The collection and storage of personal, identifying information about consumers represents a tremendous security vulnerability for any firm. Banks, especially, often ask for and receive our most sensitive, most potentially-damaging information. For them, this represents both a painfully slow, high-friction part of the user experience and a veritable information security time bomb. This March, two small Canadian banks experienced a data breach that exposed more than 90,000 customers’ information. Unless banks start reimagining their ID verification processes, these two data breaches might represent merely the tip of the financial security vulnerability iceberg.
The New Wave of Low-Friction ID Verification
The state of the industry may seem hopeless. Data breaches, after all, have become an expected, if dreaded, part of our online lives. Banks, though, are beginning to take a cue from the tech industry. A new report from Business Insider Intelligence cites competition from tech giants like Google and Amazon as a key factor pushing banks to digitize and modernize toward low-friction ID verification processes.
Digital identity solutions firms like IdentityMind Global, Trulioo, Gemalto, and others have emerged to serve this growing need, promising quick, low-friction ID solutions for financial platforms. These services incorporate features like automatic document scanning and biometric security – like the face and fingerprint recognition capabilities built into users’ smartphones – to quickly and smoothly verify a customer’s identity. Banks can avoid storing users’ personal, identifying information on their servers, in part, with the introduction of these secure third parties who make it their business to access and transmit users’ data.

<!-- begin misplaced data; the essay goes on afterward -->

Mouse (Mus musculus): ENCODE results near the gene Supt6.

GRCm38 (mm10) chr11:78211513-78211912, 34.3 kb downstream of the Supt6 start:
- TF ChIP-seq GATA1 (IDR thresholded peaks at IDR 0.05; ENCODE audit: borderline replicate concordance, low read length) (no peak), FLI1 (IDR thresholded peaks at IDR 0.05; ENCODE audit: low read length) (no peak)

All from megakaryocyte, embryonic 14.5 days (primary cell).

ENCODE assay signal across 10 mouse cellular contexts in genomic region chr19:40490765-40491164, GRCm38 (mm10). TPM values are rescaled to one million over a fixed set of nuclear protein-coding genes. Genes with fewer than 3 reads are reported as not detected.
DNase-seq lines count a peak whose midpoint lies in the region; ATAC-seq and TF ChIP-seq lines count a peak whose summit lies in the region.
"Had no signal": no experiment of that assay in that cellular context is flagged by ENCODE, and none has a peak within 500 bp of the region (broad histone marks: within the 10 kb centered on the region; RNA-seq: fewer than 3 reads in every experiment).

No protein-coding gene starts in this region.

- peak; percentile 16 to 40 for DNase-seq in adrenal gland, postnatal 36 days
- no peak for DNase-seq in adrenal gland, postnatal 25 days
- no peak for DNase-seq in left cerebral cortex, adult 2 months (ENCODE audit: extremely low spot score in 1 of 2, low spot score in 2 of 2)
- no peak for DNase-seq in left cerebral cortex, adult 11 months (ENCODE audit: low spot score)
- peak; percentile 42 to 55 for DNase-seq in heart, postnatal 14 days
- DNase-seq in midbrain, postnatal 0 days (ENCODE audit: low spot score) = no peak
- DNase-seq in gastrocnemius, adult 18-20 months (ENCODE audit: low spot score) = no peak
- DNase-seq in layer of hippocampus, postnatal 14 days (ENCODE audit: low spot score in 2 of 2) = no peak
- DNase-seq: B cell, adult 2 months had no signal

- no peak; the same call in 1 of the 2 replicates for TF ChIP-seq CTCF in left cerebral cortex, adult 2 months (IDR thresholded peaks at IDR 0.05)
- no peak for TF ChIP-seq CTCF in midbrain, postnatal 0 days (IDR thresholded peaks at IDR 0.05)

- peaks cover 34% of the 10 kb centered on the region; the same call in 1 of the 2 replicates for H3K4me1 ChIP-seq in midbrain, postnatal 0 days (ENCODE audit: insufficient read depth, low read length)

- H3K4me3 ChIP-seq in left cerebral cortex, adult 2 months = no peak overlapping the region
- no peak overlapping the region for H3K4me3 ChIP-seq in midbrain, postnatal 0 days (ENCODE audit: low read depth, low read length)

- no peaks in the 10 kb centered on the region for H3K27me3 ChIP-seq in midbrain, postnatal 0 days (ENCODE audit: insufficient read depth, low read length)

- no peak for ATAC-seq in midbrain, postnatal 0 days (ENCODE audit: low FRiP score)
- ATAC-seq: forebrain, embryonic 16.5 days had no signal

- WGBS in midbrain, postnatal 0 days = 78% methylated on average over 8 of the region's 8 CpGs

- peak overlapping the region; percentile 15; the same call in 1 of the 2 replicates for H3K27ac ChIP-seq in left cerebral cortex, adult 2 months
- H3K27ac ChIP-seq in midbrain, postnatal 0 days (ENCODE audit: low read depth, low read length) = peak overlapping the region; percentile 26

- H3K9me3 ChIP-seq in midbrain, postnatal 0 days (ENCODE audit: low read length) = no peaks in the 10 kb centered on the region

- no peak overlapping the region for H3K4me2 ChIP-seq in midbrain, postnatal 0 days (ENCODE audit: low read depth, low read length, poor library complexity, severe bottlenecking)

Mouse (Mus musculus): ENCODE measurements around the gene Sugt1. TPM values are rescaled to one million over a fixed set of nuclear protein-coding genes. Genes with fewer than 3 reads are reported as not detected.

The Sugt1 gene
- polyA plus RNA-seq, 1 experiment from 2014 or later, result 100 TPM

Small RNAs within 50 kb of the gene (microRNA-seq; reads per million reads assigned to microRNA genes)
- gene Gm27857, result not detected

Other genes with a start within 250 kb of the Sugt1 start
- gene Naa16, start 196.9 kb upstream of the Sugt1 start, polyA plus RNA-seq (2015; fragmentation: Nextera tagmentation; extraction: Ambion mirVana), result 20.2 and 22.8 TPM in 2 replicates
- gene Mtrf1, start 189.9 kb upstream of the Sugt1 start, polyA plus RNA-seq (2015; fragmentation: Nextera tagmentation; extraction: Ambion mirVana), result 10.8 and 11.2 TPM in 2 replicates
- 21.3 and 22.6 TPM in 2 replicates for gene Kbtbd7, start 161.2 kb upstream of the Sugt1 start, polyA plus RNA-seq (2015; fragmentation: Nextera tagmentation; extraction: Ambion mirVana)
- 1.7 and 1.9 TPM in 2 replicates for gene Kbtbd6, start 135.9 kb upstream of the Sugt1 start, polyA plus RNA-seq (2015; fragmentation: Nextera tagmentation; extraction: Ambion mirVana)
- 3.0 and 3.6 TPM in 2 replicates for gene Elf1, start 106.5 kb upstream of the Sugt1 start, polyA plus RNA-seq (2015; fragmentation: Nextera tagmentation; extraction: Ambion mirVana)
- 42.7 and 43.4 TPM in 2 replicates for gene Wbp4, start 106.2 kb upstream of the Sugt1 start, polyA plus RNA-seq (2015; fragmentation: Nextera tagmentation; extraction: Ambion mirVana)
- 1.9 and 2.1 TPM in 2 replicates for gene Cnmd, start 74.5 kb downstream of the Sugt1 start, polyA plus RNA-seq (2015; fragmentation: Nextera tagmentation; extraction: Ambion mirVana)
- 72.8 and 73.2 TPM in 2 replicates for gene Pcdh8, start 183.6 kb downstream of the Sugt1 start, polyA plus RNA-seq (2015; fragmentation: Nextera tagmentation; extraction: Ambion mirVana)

Smooth User Experience, Smooth Sailing
Any financial risk manager will tell you: the best risk is none at all. By avoiding the collection of sensitive personal data whenever possible, financial institutions both lower their exposure to the risk of data breaches and reduce friction in the user experience. Trusted data providers like Urjanet can retrieve and supply user data on behalf of ID verification solutions firms, who in turn verify a user’s identity on behalf of their financial sector clients. All of this can happen in minutes, as opposed to the insecure, inefficient manual data collection and review still practiced by some banks and lenders.
In short, where customers have historically been asked to enter line upon line of sensitive personal information on a bank’s website, today’s banks can achieve greater levels of security and confidence with a fingerprint, a driver’s license photograph, and an electric, cable, or mobile phone account. To us, that sounds like smooth sailing.
Urjanet is the world’s leading provider of on-demand utility data. To learn more about how our Utility Data Platform empowers low-friction ID verification solutions, click here. And if you’re ready to make your utility data work for you, contact us today.
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About Amy Hou
Amy Hou is a Marketing Manager at Urjanet, overseeing content and communications. She enjoys writing about the latest industry updates in sustainability, energy efficiency, and data innovation.